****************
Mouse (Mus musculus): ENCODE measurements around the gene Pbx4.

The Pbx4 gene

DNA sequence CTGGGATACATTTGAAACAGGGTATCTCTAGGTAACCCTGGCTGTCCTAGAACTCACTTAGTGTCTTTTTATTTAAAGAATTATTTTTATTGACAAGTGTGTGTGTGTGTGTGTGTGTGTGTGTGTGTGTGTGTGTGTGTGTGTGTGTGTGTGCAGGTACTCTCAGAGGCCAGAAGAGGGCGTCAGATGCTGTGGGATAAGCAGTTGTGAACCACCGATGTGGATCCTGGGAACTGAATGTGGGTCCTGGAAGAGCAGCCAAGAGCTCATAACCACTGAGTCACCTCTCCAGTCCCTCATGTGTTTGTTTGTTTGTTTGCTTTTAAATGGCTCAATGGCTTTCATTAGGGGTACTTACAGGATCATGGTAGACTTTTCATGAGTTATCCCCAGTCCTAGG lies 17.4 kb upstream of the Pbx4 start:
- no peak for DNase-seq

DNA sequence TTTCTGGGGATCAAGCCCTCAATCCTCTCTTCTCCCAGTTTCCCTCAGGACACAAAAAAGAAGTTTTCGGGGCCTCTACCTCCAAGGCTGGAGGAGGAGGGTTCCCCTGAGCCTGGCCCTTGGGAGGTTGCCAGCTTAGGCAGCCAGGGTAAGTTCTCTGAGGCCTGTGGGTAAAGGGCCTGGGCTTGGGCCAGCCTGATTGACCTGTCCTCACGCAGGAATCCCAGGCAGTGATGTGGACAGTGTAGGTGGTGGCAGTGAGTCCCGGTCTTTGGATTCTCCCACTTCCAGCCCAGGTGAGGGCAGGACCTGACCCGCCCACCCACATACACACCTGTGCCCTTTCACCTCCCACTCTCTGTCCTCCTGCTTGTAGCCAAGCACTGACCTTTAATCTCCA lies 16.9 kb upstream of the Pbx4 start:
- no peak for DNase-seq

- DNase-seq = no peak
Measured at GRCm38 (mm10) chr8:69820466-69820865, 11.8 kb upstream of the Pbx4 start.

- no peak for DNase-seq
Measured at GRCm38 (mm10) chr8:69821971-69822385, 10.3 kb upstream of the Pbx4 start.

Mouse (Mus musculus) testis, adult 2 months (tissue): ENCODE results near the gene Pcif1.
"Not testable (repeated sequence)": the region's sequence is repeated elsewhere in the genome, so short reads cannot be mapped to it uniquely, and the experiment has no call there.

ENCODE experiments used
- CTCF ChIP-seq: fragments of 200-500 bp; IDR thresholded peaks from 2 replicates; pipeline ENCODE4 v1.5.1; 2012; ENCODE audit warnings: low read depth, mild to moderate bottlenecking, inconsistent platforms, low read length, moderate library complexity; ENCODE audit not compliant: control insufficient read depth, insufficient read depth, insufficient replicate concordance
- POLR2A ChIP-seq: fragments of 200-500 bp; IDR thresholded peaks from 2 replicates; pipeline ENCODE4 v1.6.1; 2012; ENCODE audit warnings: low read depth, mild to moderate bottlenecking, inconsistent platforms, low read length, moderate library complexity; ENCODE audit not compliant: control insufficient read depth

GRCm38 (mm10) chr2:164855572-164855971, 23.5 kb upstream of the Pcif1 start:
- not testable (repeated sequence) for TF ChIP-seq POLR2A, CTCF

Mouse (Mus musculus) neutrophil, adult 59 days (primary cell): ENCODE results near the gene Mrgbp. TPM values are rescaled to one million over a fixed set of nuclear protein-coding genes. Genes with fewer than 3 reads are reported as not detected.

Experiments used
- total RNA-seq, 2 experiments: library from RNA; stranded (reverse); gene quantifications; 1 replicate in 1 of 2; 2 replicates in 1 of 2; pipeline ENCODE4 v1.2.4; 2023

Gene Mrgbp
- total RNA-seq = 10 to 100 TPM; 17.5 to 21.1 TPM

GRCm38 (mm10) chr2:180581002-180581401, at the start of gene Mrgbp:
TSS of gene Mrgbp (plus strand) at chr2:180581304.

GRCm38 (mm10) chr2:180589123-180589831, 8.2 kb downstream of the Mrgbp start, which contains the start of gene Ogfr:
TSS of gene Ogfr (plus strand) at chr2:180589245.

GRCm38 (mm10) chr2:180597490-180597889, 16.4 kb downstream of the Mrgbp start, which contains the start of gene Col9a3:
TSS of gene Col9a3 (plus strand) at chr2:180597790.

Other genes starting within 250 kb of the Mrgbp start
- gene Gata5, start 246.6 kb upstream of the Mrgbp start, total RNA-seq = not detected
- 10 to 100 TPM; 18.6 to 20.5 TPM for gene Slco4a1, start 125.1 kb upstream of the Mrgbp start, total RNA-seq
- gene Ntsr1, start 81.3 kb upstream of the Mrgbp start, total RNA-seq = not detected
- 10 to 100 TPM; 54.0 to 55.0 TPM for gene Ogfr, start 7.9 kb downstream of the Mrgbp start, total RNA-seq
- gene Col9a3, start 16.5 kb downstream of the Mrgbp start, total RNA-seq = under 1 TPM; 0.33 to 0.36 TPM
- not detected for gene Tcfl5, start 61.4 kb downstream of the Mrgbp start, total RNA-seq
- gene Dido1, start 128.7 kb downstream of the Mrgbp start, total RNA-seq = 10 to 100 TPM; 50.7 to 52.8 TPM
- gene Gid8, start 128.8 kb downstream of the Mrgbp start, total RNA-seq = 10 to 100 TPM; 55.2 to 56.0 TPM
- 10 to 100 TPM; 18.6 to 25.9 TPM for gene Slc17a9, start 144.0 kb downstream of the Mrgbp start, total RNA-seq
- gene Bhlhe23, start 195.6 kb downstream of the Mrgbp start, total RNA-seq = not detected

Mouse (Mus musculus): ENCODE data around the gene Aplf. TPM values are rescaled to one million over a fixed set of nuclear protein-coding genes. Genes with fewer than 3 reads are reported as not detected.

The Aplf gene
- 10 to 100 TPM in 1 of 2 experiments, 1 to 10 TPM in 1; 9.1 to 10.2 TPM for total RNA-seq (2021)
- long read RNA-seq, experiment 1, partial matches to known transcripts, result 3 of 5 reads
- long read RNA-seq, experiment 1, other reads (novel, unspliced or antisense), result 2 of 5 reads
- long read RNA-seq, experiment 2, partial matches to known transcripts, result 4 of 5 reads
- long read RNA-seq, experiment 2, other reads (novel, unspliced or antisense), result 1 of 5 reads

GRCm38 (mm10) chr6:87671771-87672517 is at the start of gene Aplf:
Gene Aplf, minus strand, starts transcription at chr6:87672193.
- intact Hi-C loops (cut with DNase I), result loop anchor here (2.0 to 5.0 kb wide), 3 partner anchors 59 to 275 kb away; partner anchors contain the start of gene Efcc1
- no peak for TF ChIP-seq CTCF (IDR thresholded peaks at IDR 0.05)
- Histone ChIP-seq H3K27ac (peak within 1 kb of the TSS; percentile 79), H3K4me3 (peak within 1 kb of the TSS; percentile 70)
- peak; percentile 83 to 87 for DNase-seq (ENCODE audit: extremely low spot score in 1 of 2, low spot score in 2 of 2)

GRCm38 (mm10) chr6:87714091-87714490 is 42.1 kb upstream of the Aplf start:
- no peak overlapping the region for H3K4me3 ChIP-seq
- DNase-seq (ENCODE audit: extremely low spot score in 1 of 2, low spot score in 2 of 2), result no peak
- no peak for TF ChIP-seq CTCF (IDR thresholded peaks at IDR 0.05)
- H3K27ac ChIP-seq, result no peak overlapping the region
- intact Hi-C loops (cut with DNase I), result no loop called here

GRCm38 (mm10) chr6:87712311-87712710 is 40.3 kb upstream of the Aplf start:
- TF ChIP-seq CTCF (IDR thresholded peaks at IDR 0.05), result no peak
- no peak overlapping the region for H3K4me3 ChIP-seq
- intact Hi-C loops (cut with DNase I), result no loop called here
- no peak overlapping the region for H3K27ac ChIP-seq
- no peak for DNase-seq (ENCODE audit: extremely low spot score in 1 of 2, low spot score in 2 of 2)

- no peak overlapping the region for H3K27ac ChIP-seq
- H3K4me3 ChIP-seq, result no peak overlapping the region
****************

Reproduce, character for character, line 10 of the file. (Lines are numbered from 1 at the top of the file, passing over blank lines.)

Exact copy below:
Measured at GRCm38 (mm10) chr8:69821971-69822385, 10.3 kb upstream of the Pbx4 start.